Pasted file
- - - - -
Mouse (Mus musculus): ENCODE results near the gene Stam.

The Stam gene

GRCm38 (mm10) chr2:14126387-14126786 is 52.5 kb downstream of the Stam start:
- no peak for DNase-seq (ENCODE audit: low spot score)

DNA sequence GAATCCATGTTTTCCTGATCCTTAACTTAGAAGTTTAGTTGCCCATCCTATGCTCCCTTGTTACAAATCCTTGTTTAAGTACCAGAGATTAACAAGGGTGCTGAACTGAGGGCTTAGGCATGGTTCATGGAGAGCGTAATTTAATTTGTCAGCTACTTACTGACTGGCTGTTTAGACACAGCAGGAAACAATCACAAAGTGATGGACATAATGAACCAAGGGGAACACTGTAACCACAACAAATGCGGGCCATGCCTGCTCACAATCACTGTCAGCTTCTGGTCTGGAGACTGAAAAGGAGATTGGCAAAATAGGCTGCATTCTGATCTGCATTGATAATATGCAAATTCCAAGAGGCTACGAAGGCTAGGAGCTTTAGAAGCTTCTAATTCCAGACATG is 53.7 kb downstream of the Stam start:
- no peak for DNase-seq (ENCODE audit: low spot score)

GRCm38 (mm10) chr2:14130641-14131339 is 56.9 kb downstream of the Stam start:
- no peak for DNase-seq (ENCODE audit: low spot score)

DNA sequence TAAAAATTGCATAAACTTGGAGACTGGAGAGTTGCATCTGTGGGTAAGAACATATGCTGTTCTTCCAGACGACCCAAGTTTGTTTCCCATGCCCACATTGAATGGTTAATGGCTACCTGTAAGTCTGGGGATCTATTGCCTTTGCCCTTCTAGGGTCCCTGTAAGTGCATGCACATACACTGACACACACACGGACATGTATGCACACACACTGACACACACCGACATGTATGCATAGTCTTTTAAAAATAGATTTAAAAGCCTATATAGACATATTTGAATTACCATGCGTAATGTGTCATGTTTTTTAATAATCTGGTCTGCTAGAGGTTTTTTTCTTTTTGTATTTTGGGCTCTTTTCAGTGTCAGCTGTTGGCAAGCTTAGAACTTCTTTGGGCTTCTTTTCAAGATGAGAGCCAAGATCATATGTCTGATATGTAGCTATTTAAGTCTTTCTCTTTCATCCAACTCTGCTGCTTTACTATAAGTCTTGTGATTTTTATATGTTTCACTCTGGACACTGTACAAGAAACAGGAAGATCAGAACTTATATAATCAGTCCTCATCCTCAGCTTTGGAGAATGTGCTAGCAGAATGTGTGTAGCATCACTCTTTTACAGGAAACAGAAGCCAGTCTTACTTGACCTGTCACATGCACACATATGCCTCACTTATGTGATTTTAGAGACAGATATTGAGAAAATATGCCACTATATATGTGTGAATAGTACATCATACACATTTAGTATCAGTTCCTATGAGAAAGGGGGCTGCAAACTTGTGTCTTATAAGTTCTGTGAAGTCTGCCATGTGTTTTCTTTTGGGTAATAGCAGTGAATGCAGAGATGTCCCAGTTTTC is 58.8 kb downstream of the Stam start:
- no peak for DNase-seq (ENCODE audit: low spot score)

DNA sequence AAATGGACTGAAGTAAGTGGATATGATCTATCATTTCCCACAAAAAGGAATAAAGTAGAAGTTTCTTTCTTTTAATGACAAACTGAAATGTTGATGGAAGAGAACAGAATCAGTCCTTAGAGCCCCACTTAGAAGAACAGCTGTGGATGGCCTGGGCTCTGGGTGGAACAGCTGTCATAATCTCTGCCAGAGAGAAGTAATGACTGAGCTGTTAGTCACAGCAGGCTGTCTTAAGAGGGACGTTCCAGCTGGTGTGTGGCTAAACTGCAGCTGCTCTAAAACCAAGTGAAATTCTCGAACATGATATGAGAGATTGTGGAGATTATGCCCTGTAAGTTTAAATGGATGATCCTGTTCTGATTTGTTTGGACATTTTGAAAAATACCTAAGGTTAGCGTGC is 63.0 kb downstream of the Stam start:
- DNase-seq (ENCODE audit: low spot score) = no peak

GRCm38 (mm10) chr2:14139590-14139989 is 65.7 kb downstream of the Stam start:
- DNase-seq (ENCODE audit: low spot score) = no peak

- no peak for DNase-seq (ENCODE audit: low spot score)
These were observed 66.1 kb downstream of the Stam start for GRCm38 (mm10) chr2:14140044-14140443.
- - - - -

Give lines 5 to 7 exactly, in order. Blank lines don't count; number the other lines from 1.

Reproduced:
DNA sequence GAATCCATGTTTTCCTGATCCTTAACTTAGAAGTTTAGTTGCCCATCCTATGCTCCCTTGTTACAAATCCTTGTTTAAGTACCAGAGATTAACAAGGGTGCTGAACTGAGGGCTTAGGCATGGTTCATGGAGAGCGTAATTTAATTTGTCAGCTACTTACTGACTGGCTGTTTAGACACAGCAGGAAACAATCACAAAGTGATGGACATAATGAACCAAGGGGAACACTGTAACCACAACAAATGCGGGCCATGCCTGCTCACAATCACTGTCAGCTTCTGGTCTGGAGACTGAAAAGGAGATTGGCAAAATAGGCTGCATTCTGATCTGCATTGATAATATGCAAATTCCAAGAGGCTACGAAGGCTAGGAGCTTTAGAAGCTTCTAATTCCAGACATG is 53.7 kb downstream of the Stam start:
- no peak for DNase-seq (ENCODE audit: low spot score)

GRCm38 (mm10) chr2:14130641-14131339 is 56.9 kb downstream of the Stam start: